Five years later, on April 4, 1968, a racist by the name of James Earl Ray armed with a high powered rifle, fired a single bullet into the head of Dr. King, killing him. Dr. King was 39 years old at the time.
When I selected Dr. King’s Letter from Birmingham Jail as the text for this talk I didn’t know any of the story behind how the letter came about. I knew generally of the history of the civil rights movement that Dr. King helped lead, but there were many details about the movement that I had either forgotten about or just didn’t know at all until now. In re-reading the letter and piecing together the story behind it, I cannot help but think about Hong Kong, and how many people here, including myself, experienced our own version of the civil rights movement. We experienced it with our bodies. We experienced it with our minds. And we experienced it with our souls.
I know what you all might be thinking to yourselves now, or maybe you’re whispering to your neighbor this very thought as it occurs to you: “he said ‘experienced’! But it’s not over yet!” And you might be right. Who in their right mind would think that a social movement involving millions of people can be so easily snuffed out only after a few months or perhaps a year of activity and protest?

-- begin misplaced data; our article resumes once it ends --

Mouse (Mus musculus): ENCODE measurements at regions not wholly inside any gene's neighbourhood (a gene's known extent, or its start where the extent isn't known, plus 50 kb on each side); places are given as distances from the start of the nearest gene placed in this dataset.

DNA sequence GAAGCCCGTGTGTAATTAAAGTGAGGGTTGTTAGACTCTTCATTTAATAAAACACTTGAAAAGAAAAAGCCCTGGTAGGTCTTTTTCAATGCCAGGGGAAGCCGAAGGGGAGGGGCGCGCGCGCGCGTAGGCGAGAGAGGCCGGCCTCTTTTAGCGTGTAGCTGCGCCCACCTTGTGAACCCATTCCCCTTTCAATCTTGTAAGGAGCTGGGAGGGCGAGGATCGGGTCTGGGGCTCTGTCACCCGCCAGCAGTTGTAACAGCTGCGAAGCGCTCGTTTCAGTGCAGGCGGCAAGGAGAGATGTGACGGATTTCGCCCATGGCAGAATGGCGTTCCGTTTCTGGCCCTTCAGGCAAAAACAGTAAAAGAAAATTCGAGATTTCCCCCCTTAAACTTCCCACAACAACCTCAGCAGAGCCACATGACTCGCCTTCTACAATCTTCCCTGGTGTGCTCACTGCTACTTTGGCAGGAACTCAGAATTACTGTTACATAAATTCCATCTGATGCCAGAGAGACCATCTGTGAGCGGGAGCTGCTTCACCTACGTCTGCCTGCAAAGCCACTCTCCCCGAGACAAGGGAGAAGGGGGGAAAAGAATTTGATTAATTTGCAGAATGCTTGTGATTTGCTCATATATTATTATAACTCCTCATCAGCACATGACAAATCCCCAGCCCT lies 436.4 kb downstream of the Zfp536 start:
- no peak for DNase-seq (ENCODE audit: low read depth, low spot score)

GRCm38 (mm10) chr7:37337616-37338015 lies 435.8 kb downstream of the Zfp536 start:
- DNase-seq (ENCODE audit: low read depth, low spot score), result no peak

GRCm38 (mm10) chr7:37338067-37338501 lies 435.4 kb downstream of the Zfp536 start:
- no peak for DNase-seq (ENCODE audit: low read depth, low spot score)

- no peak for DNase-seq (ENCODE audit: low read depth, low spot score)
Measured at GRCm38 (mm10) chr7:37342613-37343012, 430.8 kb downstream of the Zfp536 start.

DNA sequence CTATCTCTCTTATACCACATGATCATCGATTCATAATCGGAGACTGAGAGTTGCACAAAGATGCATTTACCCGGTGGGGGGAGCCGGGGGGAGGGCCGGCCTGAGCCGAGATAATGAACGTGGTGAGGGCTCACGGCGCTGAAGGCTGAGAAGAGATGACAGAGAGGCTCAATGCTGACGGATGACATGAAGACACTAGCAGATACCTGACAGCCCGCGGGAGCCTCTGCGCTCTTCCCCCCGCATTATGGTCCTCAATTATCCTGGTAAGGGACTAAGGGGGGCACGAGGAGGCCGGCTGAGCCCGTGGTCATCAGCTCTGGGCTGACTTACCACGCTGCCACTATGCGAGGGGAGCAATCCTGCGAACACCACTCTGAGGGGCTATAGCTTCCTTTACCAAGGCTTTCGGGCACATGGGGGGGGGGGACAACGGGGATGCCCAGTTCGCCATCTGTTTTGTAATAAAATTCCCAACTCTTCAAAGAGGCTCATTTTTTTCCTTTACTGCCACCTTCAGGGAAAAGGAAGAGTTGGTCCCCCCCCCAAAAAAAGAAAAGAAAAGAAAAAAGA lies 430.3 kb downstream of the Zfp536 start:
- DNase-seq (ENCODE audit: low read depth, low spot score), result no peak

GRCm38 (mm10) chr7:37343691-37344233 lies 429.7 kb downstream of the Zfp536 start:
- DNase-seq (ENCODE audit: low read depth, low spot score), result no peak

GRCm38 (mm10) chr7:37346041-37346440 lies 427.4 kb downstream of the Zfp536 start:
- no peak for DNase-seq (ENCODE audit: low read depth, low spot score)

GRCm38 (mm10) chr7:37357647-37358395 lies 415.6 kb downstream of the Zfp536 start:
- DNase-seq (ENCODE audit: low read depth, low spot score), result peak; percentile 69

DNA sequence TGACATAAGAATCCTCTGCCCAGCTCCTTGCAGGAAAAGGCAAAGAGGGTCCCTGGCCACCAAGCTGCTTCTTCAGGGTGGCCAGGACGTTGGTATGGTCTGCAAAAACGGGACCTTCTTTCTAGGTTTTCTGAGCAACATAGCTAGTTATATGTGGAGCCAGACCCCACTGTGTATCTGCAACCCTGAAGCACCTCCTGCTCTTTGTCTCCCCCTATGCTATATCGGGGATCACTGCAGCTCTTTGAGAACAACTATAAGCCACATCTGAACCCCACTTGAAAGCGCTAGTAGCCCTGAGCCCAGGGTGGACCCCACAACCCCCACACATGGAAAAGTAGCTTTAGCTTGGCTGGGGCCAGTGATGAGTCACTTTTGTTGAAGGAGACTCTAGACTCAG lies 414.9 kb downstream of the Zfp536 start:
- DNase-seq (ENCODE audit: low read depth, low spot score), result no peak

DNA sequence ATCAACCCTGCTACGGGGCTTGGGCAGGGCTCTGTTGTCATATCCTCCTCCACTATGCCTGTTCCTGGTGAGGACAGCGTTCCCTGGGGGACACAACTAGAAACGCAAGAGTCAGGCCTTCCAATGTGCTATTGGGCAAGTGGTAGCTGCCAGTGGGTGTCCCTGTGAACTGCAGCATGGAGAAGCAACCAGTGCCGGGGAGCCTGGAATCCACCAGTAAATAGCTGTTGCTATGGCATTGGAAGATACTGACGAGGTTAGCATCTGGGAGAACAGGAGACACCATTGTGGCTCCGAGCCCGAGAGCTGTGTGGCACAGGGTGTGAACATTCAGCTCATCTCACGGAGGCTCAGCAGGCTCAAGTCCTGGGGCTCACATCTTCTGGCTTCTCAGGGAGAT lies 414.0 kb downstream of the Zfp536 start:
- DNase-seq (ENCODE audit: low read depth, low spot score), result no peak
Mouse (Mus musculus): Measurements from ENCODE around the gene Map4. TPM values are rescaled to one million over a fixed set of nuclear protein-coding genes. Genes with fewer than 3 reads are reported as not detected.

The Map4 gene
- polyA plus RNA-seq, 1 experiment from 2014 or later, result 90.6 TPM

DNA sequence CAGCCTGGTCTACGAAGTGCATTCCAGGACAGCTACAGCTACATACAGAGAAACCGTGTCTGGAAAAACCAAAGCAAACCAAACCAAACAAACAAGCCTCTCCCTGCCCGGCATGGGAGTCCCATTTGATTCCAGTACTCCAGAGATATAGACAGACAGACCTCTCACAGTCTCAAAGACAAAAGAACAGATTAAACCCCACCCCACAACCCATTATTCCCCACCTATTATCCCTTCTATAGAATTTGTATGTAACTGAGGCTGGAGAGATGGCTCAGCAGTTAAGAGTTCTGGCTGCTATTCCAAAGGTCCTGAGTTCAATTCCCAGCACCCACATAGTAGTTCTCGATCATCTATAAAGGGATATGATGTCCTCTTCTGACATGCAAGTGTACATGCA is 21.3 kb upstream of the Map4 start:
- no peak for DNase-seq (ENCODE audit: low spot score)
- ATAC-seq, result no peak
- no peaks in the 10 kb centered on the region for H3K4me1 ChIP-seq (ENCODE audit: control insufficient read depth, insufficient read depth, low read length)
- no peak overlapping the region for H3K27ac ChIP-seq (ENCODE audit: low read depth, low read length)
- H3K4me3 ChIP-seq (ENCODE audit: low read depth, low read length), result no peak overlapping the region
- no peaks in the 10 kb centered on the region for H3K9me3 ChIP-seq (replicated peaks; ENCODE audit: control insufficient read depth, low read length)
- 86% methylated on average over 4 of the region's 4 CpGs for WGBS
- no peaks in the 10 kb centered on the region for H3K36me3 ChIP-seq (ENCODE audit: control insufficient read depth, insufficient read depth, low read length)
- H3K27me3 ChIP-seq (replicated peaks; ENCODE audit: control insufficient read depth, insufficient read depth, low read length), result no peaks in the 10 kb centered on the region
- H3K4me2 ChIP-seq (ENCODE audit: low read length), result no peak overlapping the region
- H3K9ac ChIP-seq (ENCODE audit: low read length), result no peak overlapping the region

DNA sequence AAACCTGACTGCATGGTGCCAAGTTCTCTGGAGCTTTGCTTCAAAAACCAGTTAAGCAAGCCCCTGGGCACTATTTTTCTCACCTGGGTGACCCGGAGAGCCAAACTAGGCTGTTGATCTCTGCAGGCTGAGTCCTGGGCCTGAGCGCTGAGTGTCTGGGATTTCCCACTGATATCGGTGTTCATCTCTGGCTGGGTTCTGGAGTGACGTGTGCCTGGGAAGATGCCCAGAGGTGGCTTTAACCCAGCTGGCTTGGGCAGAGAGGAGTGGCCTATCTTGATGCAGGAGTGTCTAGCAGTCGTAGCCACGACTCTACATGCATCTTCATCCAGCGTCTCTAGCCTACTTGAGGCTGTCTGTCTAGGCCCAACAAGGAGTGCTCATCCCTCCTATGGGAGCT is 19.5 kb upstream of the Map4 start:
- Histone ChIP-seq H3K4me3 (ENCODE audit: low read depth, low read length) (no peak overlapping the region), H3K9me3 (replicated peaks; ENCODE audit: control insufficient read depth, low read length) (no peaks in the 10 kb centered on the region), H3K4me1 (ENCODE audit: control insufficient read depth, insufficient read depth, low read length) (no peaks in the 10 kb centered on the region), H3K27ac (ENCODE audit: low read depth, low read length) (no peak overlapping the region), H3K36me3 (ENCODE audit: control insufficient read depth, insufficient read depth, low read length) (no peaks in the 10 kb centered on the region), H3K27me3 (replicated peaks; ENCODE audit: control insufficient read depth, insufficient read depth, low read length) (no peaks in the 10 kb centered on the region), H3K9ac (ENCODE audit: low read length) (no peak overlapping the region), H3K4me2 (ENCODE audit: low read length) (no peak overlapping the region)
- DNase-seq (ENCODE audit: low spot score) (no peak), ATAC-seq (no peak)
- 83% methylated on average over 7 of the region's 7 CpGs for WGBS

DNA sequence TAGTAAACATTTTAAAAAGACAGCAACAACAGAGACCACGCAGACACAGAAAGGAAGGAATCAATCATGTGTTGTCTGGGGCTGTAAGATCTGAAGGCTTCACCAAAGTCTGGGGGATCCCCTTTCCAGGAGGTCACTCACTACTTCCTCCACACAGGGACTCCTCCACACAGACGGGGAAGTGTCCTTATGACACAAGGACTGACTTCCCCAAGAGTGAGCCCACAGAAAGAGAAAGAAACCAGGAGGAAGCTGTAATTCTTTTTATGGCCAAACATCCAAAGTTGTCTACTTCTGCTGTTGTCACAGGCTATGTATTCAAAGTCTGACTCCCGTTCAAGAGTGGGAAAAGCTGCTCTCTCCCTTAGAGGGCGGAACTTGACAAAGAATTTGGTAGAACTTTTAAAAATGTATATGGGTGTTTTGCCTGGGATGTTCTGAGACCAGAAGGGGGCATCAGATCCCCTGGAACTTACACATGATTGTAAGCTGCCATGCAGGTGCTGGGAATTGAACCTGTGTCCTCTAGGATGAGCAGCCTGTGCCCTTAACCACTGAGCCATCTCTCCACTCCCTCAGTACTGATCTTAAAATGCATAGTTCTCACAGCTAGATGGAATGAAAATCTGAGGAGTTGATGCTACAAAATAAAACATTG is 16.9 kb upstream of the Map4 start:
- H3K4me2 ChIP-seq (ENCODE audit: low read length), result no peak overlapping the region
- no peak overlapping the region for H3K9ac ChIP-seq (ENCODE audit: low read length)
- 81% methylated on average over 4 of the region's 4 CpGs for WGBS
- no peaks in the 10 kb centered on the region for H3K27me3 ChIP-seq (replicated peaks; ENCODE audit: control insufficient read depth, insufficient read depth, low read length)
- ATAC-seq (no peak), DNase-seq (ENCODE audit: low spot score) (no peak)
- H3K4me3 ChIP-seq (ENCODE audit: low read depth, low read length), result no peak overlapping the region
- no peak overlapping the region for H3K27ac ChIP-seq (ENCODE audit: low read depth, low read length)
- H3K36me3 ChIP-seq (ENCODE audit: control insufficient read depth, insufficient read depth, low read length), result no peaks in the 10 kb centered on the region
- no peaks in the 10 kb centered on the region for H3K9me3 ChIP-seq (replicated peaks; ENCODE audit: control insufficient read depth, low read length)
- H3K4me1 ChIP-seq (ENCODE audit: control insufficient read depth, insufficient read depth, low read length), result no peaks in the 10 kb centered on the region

One of the criticisms leveled against Dr. King which he adamantly rejected and specifically responded to in his famous letter from jail, had to do with time and tactics; the criticism being that Dr. King was acting rashly and even irresponsibly in trying to force the hand of the city by taking his case to the streets instead of to more official forums like the courts. If I’m not mistaken some people made a similar criticism in relation to the 2019 protests in Hong Kong.
If I may I would like to share with everyone some of what Dr. King wrote in response to this criticism.
First, with respect to the criticism about tactics —